That’s not quite true. We do have a pretty good idea of what problems are common in the industry, and which corrective actions are usually effective in countering those problems. It isn’t necessary to wait before implementing at least some improvements.

While it isn’t necessary to wait forever while visualizing and measuring the current state, it’s also not advisable to “implement” a process or method in a rote way. All too often, organizations adopt a published process or framework by the book, only to end up throwing away money and wasting time sticking things on the walls and stringing yarn all over the place without understanding what the organizational constraints really are.

There’s a balance to strike. We can start moving forward based on what we know of commonalities across organizations, while still acknowledging and dealing with the unique characteristics of each situation. As organizations move through our compass model, they develop the skills and capabilities needed to advance step by step in a way that’s neither arbitrarily disruptive nor too slow off the starting line.

The key to success isn’t a matter of choosing the “right” framework – SAFe, LeSS, or whatever. The key is in creating the right ecosystem. Any framework, nor no framework at all, will work when applied with the right ecosystem. No framework will work otherwise.

Next Designing an Organization that Manages Value w/ Mikkel Ladegaard

Dave Nicolette has been an IT professional since 1977. He has served in a variety of technical and managerial roles. He has worked mainly as a consultant since 1984, keeping one foot in the technical camp and one in the management camp.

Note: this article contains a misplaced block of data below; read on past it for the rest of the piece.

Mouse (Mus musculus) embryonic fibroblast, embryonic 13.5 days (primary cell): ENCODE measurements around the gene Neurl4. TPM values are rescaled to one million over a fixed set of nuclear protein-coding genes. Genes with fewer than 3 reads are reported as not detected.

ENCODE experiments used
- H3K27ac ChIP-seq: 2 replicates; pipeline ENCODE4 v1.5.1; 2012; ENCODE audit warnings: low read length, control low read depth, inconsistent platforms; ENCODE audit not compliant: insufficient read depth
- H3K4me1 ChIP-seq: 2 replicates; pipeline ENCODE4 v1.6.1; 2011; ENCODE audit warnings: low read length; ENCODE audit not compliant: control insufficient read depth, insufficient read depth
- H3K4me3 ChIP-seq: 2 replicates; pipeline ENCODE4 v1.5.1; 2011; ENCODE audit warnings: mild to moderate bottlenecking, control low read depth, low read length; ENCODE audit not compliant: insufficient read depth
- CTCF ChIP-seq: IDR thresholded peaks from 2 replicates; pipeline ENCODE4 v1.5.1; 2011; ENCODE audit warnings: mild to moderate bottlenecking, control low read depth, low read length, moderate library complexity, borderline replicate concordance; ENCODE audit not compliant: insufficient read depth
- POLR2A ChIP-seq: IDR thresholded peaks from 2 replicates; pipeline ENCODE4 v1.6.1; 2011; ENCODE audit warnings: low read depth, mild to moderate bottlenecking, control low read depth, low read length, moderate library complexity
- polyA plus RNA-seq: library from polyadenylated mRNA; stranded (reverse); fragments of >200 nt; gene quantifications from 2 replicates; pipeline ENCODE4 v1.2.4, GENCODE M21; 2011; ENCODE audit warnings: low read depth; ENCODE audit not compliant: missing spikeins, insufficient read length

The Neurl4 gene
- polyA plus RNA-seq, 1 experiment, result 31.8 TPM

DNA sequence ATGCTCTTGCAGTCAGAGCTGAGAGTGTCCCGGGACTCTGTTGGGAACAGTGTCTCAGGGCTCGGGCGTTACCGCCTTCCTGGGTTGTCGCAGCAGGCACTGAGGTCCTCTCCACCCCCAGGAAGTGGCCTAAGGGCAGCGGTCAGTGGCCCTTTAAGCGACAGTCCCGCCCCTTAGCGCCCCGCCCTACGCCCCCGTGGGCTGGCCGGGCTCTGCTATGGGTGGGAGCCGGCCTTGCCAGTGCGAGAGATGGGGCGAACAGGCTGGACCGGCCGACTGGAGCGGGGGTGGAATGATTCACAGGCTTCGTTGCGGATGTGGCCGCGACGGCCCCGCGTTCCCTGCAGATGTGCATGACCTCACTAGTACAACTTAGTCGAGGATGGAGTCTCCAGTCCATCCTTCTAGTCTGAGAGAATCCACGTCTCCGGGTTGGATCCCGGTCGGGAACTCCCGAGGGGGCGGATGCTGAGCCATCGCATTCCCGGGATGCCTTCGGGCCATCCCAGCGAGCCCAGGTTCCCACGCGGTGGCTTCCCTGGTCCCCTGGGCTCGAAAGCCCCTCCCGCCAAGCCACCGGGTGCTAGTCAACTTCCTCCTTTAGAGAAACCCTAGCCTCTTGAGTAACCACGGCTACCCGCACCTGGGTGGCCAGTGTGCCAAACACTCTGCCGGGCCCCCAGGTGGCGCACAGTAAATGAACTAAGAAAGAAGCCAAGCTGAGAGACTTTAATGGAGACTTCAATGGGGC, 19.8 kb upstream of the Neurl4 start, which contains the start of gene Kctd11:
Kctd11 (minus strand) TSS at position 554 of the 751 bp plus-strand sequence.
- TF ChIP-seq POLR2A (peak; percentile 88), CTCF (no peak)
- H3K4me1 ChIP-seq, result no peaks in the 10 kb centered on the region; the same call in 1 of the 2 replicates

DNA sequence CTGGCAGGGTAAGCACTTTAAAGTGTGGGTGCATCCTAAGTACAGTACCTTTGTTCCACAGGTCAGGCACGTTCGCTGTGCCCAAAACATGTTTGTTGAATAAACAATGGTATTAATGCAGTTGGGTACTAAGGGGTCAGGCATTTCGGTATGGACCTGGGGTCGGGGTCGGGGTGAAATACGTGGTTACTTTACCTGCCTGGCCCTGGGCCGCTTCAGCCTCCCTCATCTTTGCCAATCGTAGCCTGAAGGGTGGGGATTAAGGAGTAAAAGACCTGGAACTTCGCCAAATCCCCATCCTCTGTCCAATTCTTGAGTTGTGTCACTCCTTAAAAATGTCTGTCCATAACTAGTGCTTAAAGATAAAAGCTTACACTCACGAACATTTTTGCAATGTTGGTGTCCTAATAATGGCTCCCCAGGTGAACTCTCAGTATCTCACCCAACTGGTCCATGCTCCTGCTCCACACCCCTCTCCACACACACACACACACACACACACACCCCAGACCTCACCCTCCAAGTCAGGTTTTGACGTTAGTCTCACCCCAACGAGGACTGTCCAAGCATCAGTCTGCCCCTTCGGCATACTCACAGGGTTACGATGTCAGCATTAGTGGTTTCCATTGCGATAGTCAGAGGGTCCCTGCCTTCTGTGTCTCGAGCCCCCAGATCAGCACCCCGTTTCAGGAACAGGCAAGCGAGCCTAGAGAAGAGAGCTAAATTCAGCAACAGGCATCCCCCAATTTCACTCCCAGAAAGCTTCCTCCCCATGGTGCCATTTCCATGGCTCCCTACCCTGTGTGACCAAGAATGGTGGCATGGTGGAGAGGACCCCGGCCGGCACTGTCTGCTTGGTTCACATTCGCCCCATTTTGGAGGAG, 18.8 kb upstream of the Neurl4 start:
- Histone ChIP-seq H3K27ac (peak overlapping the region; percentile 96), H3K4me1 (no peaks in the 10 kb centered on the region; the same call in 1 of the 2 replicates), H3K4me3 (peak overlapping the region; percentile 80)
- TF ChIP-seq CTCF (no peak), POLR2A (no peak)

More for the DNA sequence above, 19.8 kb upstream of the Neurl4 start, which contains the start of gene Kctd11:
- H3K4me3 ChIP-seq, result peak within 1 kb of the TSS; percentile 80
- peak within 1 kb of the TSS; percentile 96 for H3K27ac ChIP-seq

Comment (1)

  1. Nicholas Kramer
    Reply

    I love this idea of focusing on the “ecosystem”, both the terminology itself as well as the move away from a focus on any given framework. It’s even more important to note when an organization is already partway through a transformation and might have different parts of the org at different stages of the journey.

    I join my current company a few years after their engineering organization had implemented Scrum. They saw a lot of gains early on, enough to be bought in and keep going, but have more recently hit a wall in their continuous improvement because the product org, as well as the rest of the business, (the ecosystem) hasn’t evolved along with them. Those other departments need to be brought along, but implementing some “new” top-to-bottom framework won’t necessarily help because in some ways it would mean going “backward” for the teams that have already “transformed”. I constantly try to test out various element of different frameworks to figure out the right combination of techniques (regardless of what framework birthed them) to help the parts of our org that need it without hindering the parts that don’t. As such I wholeheartedly second the idea of treating frameworks as tools, not panacea, and striving to understand your unique situation and what would work best within your ecosystem.

    Reply